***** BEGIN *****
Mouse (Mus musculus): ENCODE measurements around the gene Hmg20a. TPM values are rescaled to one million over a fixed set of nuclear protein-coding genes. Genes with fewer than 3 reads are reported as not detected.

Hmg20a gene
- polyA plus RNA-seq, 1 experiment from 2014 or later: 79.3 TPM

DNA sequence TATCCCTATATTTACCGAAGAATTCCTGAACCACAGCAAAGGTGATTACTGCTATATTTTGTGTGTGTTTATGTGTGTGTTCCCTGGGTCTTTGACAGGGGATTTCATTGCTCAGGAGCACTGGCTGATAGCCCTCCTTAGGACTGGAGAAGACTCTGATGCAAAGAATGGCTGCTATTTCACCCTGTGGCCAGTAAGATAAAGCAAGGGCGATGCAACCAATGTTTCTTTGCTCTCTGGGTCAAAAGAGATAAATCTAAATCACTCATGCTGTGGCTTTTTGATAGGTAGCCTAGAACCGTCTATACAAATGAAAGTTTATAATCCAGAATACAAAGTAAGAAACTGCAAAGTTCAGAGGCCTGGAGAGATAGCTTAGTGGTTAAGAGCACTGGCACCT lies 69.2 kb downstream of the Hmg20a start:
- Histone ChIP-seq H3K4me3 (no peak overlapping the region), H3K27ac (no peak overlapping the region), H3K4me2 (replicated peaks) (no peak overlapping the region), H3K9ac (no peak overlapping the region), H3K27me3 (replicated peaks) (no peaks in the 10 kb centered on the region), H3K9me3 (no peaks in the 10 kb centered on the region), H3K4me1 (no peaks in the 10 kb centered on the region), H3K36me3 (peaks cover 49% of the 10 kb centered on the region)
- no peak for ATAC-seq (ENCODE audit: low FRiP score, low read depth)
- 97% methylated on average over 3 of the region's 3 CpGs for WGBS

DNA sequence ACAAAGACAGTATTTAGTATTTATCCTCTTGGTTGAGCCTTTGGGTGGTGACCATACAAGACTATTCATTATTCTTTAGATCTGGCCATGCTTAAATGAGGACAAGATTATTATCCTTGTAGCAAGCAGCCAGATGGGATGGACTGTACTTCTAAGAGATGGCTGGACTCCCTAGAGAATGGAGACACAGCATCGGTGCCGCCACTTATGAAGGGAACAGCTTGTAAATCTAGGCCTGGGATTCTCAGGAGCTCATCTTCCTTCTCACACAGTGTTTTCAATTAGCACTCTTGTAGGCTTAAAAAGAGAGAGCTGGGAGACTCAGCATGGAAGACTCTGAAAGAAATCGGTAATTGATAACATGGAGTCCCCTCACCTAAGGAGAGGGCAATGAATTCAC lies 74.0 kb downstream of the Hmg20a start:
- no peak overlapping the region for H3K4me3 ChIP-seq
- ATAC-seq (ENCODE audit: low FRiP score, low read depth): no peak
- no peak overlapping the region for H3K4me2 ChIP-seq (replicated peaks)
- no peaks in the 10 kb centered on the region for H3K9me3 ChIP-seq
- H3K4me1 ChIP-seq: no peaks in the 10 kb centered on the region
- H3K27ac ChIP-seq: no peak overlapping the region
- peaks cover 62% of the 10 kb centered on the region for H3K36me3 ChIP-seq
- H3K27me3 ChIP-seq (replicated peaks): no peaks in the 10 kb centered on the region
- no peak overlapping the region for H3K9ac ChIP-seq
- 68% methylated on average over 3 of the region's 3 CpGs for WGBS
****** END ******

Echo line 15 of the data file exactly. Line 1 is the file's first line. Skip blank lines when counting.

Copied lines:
- peaks cover 62% of the 10 kb centered on the region for H3K36me3 ChIP-seq